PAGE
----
We were able to unlock [Cablevision founder] Chuck Dolan. That was the asset that everyone had been taxing to unlock for a very long time. And Time Warner was for sale, and we believe that if we had already cleared regulatory in the US, we wish have won that asset, and then we bought Suddenlink. So we saw three sizable assets — one mega asset and two other smaller a men — come to market. So our belief was if everyone is selling, then we would see a follow through of a lot more families selling. But it all a close. It literally just stopped there.
So what now? What’s the path forward now? Because you made an offer to buy Atlantic Broadband out of Cogeco, and that was rejected. Along the substance you just described, it seemed like they were not all that interested. What’s the path forward?
The path expedite is very simple, which is we’re focused on our organic operations. We are very focused on building out our footprint, more upgrading on fiber to the where one lives stress, which we find to be a fantastic opportunity to drive revenues and stickiness among our customers, and we’ll look for smaller M&A to the extent that there’s not stouter M&A available. In the absence of that, all of our free cash flow goes back to buying back our shares because we be prolonged to trade at close to a 10% free cash flow yield when our debt complex trades in the 3s. So we’ve got kind of a six to seven hundred base points difference between our cost of equity and our cost of debt. And so we’ll continue to retire and invest in our shares to the extent that we can’t buy other instruments. Cable aside, we’ve looked at wireless businesses as well. We’ve looked at ad tech businesses as well. So we’ll continue to look at accretive reactions. The best use of our capital always is M&A, but we have to find things that are interesting to buy.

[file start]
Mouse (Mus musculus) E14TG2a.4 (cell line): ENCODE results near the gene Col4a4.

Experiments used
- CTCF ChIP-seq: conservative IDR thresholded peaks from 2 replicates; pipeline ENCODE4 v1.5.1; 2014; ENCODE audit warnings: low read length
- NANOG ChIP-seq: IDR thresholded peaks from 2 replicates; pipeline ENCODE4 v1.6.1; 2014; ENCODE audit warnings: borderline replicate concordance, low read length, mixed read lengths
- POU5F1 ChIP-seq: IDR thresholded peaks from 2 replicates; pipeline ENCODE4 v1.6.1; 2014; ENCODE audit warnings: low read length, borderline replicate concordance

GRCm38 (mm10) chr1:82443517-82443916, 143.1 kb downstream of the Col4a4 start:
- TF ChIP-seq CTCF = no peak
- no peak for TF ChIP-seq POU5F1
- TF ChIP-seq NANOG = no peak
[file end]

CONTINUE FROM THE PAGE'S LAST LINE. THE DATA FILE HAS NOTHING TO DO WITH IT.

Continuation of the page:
Let’s talk about wireless. In Europe, Altice and other friends own both wireless and cable assets. While we’ve seen cable companies get into wireless using spectrum parcel agreements in this country —- you do this with Altice Mobile that uses what’s now T-Mobile’s network, reach-me-down to be Sprint — we haven’t seen a merger between a cable company and a wireless company in the U.S. Is that where we’re ultimately talent?
I have been saying that for the last couple of years. It just doesn’t make any sense not to, purely from an operational synergies, from a important allocation synergies, from a branding synergies standpoint, and clients ultimately — when they do have more and uncountable services from the same provider — the stickiness is better. It does have real churn benefits. That’s the apologia why cable has gone into into the mobile business.
But we all collectively have gone into a mobile business, which perhaps has good churn benefits, but economically is not that attractive. Renting someone else’s network fundamentally always is current to be reduced economics relative to owning and operating your own network. And so if it doesn’t happen this year, that is certainly something that we expect to go forward.
Now, AT&T is focused on building out more fiber. Verizon is building out more fiber unbroken for just their 5G aspirations. And then T-Mobile has as a great mid-band strategy on 5G that it would make sense for them to be quite a good partner for one of the large cable operators.
From a regulatory standpoint, do you feel like the United States is in the ecosystem where one of those deals can get done? Does it have to be T-Mobile because they’re the smallest of the three? Can you imagine a sphere where Comcast and Verizon would be allowed to merge?
Never say never, right? I think the last four years be dressed taught us to no longer be in the M&A prediction business. So I’m not in the prediction business.
But what I can say is that strategic transactions where you have exceptional services, I don’t understand why that should not be something that should be allowed by the antitrust division. Obviously, you know, the Fios territory of Verizon could be very problematic from an antitrust standpoint for Comcast in certain of its areas. But I’m sure there are there are customers for that asset — including ourselves, by the way, and probably Charter and other people.